Green Shoots

This has absolutely nothing to do with economic recovery – and everything to do with hope.green shoots

 

 

 

 

 

I was so happy to read this article by C.J Busby: Have we seen the end of pink books ?

I know some readers absolute love the pink, and the sparkly and the fluffy, but I’d be delighted to see the back of gendered books. I have followed Twitter campaigns such as #LetToysBeToys and #LetBooksBeBooks with interest – and applauded, when Usborne and Ladybird for example, removed ‘For Girls’ and ‘For Boys’ from their titles.

Now there’s movement on the book design, including colours. Hoorah. Let’s celebrate every hint of an end to this segregation.

balloon-boy (1024x1024)But why does that matter?

Perhaps it’s some bizarre misreading of Freud, the idea that boys’ bits will fall off if they so much as touch anything ‘girly’ – but the othering of half our world strikes me as horrible for both girls and boys. And even if you believe girls and boys are fundamentally different, surely you’d want them to at least read about the opposite gender* and not feel uncomfortable whilst doing so.

I assume it was some form of Market Segmentation idea that led to this deliberate ghettoisation of boy and girl books. You could spilt up the readership groups and sell more – like divide-and-conquer.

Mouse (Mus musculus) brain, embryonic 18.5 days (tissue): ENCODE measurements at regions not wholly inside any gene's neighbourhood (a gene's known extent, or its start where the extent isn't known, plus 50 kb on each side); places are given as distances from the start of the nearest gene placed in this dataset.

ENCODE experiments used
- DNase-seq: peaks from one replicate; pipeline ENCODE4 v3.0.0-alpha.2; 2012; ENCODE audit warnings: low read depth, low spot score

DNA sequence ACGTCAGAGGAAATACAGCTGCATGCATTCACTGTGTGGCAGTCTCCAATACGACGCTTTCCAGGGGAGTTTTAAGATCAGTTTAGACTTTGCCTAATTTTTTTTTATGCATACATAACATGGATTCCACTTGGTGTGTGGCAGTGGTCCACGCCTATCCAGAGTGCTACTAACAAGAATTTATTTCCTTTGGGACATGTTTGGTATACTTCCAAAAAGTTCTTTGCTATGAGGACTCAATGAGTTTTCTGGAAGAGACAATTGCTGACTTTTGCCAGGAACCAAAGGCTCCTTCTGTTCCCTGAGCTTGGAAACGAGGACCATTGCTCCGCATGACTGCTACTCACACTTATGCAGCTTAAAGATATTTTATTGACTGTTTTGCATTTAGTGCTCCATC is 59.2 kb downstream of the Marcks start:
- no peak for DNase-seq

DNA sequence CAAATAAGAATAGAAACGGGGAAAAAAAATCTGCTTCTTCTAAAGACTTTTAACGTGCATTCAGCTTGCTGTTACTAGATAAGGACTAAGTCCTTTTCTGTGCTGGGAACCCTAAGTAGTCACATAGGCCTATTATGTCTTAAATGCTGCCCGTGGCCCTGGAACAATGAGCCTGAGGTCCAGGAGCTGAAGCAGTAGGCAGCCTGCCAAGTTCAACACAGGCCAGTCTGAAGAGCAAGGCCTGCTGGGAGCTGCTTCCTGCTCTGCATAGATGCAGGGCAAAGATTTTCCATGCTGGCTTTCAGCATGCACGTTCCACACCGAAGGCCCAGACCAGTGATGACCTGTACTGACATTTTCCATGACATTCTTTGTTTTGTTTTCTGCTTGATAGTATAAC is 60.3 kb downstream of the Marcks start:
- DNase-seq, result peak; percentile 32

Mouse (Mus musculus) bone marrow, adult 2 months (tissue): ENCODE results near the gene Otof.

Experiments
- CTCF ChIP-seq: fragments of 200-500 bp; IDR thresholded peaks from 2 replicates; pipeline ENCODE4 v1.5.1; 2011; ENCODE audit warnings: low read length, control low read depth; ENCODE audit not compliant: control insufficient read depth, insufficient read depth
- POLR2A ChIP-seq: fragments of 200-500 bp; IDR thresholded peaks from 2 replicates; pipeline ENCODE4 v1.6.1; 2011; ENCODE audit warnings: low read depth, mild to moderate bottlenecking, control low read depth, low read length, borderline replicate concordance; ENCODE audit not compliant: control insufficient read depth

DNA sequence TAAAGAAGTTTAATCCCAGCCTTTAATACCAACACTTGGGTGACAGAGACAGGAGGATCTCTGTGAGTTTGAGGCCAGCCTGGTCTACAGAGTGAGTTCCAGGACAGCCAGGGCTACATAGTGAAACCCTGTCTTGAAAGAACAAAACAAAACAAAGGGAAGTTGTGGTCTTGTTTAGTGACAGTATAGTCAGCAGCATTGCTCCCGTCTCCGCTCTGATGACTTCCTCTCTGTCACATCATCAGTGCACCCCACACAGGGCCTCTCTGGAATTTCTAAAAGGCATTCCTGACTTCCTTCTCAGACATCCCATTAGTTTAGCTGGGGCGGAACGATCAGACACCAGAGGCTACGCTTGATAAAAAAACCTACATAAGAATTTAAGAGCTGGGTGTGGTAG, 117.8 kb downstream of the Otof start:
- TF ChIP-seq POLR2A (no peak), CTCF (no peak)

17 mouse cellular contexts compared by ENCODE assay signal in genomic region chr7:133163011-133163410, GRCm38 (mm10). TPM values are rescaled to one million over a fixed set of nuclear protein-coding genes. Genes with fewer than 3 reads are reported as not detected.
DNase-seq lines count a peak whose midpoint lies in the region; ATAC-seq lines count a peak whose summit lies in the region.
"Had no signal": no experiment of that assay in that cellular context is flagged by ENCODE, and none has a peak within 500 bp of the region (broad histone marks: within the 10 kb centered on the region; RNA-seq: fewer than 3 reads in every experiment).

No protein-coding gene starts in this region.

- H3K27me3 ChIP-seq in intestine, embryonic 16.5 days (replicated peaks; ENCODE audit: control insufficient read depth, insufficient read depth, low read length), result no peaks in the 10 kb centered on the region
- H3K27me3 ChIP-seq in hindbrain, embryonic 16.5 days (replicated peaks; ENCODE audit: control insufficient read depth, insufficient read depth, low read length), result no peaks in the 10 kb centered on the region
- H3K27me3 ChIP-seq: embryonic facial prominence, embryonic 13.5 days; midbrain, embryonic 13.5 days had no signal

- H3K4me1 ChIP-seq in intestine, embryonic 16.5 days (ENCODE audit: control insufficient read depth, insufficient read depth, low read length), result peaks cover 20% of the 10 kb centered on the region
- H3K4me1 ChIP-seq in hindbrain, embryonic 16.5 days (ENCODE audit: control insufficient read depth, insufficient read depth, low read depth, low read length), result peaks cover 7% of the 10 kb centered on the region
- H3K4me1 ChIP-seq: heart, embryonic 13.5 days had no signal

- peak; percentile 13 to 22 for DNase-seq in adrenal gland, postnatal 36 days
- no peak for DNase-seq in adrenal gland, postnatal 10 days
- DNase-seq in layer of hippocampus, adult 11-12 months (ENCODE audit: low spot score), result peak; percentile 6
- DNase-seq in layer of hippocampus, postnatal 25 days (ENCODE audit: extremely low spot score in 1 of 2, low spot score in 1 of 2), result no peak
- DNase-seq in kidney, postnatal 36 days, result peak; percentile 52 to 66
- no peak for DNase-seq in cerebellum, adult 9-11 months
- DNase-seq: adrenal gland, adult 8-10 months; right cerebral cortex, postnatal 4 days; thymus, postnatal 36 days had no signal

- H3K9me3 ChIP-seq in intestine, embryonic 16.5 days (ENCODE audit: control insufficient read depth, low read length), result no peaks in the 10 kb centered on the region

Bookcovers_556x313

image c/o Let Books Be Books

[See #BoysAndMen #LBF15 on Twitter for more ]

Well happily, many forthright people literally aren’t buying that – and are telling the publishers so. Children’s literature is not like deodorant ( though I’m not keen on even that being gendered). It makes a difference what young people read – and gendering books limits choices for all readers.

  • small children have their books chosen for them
  • well-meaning (or otherwise) adults will select by apparent gender if it’s blatant
  • older children may choose their own but…
  • only brave souls will go against their family or peer group expectations

Let’s break that self-fulfilling prophecy cycle. We know #PicturesMeanBusiness , that the look of a book matters. Let’s encourage our publishers to move away from pink/blue shelves

  • if you’re a book-blogger mention the appearance – does it exclude or welcome different readers? ( I do nowadays – and not just for gender)
  • if you’re on GoodReads  please do let them know what you, or better still the child reader, thought
  • you can do the same if invited to give customer feedback by a retailer
daisies

Things are looking up.

* not to mention people who don’t fit into stereotypical boy/girl norms

One thought on “Green Shoots

  1. Pingback: Ten-Minute Blog Break – 21st April | Words & Pictures

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